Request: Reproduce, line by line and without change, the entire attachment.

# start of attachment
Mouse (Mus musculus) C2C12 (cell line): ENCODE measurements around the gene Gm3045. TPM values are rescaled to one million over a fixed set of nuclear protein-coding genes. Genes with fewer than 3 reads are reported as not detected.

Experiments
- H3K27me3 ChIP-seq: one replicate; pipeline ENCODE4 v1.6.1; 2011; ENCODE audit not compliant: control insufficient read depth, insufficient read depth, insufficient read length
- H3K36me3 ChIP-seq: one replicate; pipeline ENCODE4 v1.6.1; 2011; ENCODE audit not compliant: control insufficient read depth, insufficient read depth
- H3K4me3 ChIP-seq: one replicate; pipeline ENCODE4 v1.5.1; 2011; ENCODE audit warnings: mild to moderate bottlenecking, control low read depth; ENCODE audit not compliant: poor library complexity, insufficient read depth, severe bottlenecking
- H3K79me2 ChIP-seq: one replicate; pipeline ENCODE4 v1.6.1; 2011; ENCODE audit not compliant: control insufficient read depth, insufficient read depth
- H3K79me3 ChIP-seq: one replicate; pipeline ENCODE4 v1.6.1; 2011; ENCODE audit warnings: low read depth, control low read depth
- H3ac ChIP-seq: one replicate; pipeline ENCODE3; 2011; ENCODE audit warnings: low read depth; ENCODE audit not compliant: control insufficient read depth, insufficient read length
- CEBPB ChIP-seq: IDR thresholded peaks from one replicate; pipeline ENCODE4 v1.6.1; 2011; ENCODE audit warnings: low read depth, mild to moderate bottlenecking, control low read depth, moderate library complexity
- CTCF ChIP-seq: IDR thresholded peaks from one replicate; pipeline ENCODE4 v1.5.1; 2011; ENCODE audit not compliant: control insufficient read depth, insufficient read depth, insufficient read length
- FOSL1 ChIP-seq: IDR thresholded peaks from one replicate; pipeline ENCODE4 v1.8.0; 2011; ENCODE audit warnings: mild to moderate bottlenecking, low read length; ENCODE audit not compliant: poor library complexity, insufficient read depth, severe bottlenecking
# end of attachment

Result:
Mouse (Mus musculus) C2C12 (cell line): ENCODE measurements around the gene Gm3045. TPM values are rescaled to one million over a fixed set of nuclear protein-coding genes. Genes with fewer than 3 reads are reported as not detected.

Experiments
- H3K27me3 ChIP-seq: one replicate; pipeline ENCODE4 v1.6.1; 2011; ENCODE audit not compliant: control insufficient read depth, insufficient read depth, insufficient read length
- H3K36me3 ChIP-seq: one replicate; pipeline ENCODE4 v1.6.1; 2011; ENCODE audit not compliant: control insufficient read depth, insufficient read depth
- H3K4me3 ChIP-seq: one replicate; pipeline ENCODE4 v1.5.1; 2011; ENCODE audit warnings: mild to moderate bottlenecking, control low read depth; ENCODE audit not compliant: poor library complexity, insufficient read depth, severe bottlenecking
- H3K79me2 ChIP-seq: one replicate; pipeline ENCODE4 v1.6.1; 2011; ENCODE audit not compliant: control insufficient read depth, insufficient read depth
- H3K79me3 ChIP-seq: one replicate; pipeline ENCODE4 v1.6.1; 2011; ENCODE audit warnings: low read depth, control low read depth
- H3ac ChIP-seq: one replicate; pipeline ENCODE3; 2011; ENCODE audit warnings: low read depth; ENCODE audit not compliant: control insufficient read depth, insufficient read length
- CEBPB ChIP-seq: IDR thresholded peaks from one replicate; pipeline ENCODE4 v1.6.1; 2011; ENCODE audit warnings: low read depth, mild to moderate bottlenecking, control low read depth, moderate library complexity
- CTCF ChIP-seq: IDR thresholded peaks from one replicate; pipeline ENCODE4 v1.5.1; 2011; ENCODE audit not compliant: control insufficient read depth, insufficient read depth, insufficient read length
- FOSL1 ChIP-seq: IDR thresholded peaks from one replicate; pipeline ENCODE4 v1.8.0; 2011; ENCODE audit warnings: mild to moderate bottlenecking, low read length; ENCODE audit not compliant: poor library complexity, insufficient read depth, severe bottlenecking